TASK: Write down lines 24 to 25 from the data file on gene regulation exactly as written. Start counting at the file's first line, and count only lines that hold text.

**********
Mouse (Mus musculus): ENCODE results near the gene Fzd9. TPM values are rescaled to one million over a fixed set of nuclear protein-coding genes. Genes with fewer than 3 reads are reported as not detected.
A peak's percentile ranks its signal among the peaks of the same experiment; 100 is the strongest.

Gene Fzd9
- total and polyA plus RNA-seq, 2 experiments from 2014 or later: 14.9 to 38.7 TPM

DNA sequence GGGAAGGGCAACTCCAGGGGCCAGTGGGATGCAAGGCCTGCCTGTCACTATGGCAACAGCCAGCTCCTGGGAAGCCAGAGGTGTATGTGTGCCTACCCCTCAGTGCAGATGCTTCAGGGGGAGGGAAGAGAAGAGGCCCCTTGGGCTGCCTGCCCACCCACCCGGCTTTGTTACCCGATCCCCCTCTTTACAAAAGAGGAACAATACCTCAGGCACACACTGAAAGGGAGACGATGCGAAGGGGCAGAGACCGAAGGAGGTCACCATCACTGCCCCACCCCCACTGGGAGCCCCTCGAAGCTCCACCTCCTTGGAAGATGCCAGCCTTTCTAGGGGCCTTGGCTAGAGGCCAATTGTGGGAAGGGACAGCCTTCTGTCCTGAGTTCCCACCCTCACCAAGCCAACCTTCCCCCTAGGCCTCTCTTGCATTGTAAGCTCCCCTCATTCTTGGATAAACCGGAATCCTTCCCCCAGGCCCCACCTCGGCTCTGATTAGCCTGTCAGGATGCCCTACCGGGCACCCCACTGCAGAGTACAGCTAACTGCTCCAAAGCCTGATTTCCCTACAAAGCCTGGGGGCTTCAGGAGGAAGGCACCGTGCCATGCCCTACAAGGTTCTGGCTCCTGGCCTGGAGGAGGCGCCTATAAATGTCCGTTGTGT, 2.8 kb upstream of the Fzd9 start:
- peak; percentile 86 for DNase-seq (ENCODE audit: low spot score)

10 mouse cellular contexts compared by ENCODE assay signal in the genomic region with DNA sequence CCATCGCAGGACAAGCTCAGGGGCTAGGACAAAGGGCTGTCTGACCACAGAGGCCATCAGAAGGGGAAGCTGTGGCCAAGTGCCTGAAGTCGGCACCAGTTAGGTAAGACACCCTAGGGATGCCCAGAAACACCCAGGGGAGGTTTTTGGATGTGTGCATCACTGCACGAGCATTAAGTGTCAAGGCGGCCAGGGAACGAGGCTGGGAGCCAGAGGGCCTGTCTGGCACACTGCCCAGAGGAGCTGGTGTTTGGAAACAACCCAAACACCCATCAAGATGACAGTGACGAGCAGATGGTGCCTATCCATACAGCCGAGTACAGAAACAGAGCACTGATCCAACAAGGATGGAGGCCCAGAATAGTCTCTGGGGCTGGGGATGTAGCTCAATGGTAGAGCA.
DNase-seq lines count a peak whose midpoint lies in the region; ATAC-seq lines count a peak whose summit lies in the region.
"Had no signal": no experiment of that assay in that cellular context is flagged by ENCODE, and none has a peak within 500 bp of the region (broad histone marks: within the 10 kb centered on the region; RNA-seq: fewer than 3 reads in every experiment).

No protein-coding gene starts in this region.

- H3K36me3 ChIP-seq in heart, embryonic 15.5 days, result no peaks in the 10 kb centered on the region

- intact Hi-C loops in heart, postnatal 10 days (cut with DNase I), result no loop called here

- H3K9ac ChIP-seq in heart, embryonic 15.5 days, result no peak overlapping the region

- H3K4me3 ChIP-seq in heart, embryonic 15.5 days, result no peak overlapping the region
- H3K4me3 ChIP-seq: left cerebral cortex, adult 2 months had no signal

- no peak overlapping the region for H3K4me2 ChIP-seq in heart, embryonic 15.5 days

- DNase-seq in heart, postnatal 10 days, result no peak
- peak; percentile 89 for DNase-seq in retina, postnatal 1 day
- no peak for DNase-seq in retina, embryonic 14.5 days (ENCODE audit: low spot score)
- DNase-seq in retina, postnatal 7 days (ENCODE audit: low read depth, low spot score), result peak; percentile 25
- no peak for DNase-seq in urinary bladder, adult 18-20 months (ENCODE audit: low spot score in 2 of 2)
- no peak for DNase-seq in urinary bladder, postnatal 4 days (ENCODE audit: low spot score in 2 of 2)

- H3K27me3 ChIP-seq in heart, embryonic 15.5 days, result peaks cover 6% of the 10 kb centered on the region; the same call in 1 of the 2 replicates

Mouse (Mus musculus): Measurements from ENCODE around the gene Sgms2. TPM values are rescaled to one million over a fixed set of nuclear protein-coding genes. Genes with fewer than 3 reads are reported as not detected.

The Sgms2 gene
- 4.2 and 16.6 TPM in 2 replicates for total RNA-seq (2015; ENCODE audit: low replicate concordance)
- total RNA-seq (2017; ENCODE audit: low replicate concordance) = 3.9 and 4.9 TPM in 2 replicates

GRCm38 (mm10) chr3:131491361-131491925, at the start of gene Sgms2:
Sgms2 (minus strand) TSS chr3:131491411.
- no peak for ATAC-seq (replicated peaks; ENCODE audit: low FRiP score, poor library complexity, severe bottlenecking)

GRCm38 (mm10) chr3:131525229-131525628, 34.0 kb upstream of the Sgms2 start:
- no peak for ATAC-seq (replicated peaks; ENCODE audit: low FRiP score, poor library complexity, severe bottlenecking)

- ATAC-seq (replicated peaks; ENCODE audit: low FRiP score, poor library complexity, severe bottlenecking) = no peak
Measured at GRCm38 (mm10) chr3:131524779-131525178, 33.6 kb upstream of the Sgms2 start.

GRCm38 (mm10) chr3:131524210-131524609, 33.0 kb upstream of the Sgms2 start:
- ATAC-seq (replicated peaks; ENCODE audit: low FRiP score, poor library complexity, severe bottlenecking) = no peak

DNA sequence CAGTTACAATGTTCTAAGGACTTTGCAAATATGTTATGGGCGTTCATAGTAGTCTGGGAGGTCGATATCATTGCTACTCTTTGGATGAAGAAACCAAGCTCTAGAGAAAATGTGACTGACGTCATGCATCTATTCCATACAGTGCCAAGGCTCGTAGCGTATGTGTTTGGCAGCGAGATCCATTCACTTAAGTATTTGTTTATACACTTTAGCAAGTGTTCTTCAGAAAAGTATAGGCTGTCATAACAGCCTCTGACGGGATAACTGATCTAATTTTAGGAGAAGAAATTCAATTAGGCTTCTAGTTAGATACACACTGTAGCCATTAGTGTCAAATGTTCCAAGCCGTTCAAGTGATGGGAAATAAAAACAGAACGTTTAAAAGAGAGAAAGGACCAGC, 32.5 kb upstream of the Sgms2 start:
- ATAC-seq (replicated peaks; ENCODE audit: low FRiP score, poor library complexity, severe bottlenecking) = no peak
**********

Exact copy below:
Mouse (Mus musculus): Measurements from ENCODE around the gene Sgms2. TPM values are rescaled to one million over a fixed set of nuclear protein-coding genes. Genes with fewer than 3 reads are reported as not detected.

The Sgms2 gene